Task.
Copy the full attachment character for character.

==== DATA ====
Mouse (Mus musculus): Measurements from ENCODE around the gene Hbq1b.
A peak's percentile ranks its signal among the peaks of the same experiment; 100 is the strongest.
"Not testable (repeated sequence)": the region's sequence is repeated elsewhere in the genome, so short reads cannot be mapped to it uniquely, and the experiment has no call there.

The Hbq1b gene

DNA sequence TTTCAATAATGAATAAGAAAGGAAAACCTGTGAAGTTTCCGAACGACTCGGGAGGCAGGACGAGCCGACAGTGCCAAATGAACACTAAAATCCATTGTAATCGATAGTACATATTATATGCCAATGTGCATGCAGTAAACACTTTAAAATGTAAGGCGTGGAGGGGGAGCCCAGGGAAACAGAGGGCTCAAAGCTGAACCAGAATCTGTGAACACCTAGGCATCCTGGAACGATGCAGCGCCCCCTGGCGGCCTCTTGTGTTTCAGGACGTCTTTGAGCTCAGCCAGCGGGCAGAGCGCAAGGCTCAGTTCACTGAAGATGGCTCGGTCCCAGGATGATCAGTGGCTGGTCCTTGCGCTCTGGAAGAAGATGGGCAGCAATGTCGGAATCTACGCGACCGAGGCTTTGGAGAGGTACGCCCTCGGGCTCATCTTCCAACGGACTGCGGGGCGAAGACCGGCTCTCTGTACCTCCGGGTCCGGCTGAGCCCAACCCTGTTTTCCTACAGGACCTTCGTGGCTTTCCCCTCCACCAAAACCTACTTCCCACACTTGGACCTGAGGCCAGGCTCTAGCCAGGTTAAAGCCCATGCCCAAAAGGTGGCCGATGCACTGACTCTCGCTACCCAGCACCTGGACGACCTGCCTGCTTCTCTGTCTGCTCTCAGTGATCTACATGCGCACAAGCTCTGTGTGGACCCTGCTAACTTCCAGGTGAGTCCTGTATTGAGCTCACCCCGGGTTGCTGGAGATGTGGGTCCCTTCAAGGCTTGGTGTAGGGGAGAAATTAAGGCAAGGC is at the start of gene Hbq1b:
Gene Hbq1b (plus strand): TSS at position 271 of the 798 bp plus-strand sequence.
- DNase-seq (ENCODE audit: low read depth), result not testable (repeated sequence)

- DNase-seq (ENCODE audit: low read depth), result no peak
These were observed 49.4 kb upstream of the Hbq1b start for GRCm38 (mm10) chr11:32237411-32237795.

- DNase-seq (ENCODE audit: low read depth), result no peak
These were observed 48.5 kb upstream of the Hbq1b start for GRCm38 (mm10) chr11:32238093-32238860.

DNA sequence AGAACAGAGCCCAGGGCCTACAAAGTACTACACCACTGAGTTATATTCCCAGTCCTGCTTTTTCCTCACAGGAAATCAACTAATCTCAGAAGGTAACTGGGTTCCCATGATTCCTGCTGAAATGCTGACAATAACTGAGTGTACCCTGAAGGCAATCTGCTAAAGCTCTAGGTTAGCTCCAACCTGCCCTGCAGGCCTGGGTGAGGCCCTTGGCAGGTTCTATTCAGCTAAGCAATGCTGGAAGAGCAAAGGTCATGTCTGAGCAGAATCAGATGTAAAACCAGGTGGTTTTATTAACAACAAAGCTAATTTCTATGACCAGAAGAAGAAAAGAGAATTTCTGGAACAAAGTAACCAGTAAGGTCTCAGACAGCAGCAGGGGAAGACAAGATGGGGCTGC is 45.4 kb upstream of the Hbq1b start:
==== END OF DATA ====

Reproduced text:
Mouse (Mus musculus): Measurements from ENCODE around the gene Hbq1b.
A peak's percentile ranks its signal among the peaks of the same experiment; 100 is the strongest.
"Not testable (repeated sequence)": the region's sequence is repeated elsewhere in the genome, so short reads cannot be mapped to it uniquely, and the experiment has no call there.

The Hbq1b gene

DNA sequence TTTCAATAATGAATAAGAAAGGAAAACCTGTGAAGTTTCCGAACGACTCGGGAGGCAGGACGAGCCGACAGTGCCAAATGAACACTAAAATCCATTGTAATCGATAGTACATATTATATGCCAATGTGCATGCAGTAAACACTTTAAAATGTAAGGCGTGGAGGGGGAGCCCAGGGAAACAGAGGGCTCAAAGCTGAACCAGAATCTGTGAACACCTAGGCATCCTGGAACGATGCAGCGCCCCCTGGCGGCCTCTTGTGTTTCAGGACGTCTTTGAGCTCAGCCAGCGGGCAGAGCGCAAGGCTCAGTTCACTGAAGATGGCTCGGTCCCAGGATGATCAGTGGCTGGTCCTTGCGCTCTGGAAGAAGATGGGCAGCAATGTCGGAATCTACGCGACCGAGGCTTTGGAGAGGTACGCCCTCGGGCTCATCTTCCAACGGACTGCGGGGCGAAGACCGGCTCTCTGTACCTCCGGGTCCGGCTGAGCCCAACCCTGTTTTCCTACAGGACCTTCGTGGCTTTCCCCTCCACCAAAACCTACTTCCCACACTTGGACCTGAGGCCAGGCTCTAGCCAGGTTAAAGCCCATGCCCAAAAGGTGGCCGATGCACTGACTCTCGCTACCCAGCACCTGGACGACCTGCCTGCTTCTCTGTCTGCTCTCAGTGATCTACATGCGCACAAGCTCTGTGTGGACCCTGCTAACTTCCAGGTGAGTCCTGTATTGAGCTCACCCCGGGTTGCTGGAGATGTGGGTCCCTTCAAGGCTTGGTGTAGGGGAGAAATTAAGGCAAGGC is at the start of gene Hbq1b:
Gene Hbq1b (plus strand): TSS at position 271 of the 798 bp plus-strand sequence.
- DNase-seq (ENCODE audit: low read depth), result not testable (repeated sequence)

- DNase-seq (ENCODE audit: low read depth), result no peak
These were observed 49.4 kb upstream of the Hbq1b start for GRCm38 (mm10) chr11:32237411-32237795.

- DNase-seq (ENCODE audit: low read depth), result no peak
These were observed 48.5 kb upstream of the Hbq1b start for GRCm38 (mm10) chr11:32238093-32238860.

DNA sequence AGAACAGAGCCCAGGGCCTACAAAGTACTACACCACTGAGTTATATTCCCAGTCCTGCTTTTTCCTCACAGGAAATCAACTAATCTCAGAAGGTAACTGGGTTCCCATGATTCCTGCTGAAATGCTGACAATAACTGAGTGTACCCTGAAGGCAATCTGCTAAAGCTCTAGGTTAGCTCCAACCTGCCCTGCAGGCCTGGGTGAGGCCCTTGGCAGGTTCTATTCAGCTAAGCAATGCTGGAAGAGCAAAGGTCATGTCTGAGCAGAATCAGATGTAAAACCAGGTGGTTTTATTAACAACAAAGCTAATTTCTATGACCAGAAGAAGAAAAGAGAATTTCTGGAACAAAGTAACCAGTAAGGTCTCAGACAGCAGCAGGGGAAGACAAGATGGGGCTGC is 45.4 kb upstream of the Hbq1b start: